Emergency guns measure clears Florida Senate committee


News Service of Florida

A National Rifle Association-backed measure to allow people without concealed weapons licenses to pocket their guns during emergencies squeaked out of the Senate committee where it has been on hold for two weeks.

The Senate Military and Veterans Affairs, Space and Domestic Security Committee spent less than 15 minutes on Tuesday primarily taking public testimony on the emergency-carry measure (SB 296) before approving it with a 5-4 vote and no debate.

The measure still has one scheduled stop before reaching the Senate floor. A similar House proposal (HB 209) is ready for a full floor vote.

Both proposals are opposed by the Florida Sheriffs Association, but have found support from the Florida National Guard, under pressure from Gov. Rick Scott.

Senate sponsor Jeff Brandes, R-St. Petersburg, twice delayed votes on his proposal because he lacked the support to carry the measure forward.

But on Tuesday, Sen. Joseph Abruzzo, a Royal Palm Beach Democrat who was absent from the prior two meetings, gave Brandes the swing vote he needed. Abruzzo’s vote was needed to offset a “no” from Sen. Charlie Dean, an Inverness Republican and former Citrus County sheriff.

Abruzzo, who served in the military reserves, said there was no arm twisting for his support.

“I am where I am, I think the legislation meets a purpose,” said Abruzzo, “I supported it right off the bat.”

Currently, people can bring their guns with them when following evacuation orders, but the firearms must be securely encased and not in the person’s physical possession.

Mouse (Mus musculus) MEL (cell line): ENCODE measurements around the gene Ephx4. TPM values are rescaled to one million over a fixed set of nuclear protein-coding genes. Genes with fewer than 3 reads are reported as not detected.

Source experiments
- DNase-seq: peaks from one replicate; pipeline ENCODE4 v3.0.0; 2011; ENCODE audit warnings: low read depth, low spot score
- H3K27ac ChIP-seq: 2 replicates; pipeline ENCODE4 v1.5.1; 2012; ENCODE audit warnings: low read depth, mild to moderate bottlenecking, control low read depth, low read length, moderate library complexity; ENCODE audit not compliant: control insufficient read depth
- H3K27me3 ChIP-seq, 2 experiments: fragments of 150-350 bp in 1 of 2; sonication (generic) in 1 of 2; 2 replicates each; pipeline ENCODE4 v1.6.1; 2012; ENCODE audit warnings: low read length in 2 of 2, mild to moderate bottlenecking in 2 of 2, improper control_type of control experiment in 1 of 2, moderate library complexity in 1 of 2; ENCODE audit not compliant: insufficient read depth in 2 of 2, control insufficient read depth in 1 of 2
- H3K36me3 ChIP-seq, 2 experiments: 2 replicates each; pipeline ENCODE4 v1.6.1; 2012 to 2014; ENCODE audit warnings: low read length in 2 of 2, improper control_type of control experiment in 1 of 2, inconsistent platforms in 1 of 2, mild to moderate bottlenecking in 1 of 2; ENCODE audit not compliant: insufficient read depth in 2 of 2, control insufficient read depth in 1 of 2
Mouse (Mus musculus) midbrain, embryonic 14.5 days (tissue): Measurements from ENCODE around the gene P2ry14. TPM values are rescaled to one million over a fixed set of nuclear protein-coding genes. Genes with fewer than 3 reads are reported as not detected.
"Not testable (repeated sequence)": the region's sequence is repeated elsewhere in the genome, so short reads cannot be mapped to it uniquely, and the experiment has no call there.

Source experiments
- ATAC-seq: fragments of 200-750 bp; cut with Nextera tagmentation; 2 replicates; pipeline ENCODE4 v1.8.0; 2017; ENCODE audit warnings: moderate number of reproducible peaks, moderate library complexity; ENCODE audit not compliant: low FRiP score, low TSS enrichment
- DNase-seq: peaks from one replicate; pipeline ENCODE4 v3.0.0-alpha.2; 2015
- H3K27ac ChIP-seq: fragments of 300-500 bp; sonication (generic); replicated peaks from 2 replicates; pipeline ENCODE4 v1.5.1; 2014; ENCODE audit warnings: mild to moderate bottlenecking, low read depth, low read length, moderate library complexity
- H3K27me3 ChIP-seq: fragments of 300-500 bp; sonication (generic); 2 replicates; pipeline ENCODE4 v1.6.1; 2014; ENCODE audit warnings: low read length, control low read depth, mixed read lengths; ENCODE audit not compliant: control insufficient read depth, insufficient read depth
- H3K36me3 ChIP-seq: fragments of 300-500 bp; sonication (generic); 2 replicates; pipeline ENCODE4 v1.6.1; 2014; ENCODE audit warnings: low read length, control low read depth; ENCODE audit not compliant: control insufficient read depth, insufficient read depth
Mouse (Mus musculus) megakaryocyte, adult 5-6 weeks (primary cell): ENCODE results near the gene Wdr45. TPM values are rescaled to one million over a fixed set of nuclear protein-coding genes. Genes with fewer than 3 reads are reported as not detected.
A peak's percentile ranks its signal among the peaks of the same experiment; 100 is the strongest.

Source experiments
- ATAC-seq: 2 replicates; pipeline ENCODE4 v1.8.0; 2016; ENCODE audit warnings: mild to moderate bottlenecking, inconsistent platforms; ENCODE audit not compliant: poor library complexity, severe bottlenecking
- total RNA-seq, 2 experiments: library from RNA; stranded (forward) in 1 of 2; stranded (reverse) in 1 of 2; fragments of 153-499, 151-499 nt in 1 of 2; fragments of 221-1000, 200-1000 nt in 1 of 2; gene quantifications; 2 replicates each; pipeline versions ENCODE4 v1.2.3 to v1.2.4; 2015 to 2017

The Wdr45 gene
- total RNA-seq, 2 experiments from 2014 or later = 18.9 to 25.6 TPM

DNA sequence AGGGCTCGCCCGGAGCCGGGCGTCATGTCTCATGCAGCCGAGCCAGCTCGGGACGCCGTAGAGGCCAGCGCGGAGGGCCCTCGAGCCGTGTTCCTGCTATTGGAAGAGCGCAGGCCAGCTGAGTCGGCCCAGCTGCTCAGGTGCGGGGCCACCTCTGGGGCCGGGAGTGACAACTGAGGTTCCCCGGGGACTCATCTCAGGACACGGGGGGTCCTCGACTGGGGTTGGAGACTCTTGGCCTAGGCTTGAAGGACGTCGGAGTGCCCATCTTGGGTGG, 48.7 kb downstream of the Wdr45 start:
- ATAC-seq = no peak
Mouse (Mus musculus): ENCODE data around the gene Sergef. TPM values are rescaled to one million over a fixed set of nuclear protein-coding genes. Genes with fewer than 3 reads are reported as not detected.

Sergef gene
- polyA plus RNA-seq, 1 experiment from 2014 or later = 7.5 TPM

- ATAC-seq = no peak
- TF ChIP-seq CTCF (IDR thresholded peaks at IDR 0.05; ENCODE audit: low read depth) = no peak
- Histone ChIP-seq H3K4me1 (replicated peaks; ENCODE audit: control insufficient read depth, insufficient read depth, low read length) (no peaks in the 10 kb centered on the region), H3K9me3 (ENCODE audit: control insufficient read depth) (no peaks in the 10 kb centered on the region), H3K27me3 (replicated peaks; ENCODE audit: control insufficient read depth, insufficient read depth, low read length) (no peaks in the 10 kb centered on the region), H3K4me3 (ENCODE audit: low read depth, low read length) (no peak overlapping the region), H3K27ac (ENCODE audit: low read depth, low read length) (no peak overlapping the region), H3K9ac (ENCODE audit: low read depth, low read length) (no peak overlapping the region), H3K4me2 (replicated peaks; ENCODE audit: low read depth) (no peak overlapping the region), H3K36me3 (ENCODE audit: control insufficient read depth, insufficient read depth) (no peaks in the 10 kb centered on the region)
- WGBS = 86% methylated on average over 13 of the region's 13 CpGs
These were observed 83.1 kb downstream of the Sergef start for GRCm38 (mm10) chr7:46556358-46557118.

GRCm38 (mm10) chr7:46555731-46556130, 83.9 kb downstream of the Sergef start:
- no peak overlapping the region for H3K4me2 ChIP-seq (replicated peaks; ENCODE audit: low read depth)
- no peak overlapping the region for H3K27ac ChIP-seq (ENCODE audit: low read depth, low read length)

Brandes’s bill would create an exemption to state law regarding concealed weapons by allowing individuals who have not qualified for the licenses to keep their guns with them when ordered to relocate after a governor-declared state of emergency, such as a riot, hurricane or wildfire.

“I just needed everybody to show up to vote,” Brandes said after the meeting.

NRA lobbyist Marion Hammer said she knew the votes were there.

Hammer had warned the committee that guns left behind by evacuees could be lost or stolen by looters, “which puts more guns in the hands of criminals and that poses a greater danger to emergency personnel, law enforcement and military personnel.”

But Electra Bustle, a lobbyist for the Florida Sheriffs Association, said the bill’s language is too vague and lacks specifics about where an individual can carry their gun after they have evacuated.

“We need parameters on time, place and the manner in which to carry,” Bustle said.

Questions also remain about how long an individual can conceal-carry without a license once an evacuation order has been given, Bustle said.

“Does it apply the entire time while out of home regardless of where one is in the state?” she asked.

The Senate measure differs slightly from the broader House proposal which would allow the emergency order to come from “a local authority” in addition to the governor.

Scott and the National Guard this week came out in support of the plan after the NRA took issue with objections to the bill expressed by the chief lawyer for the Florida Department of Military Affairs. The agency is overseen by Scott, who is seeking re-election this year.

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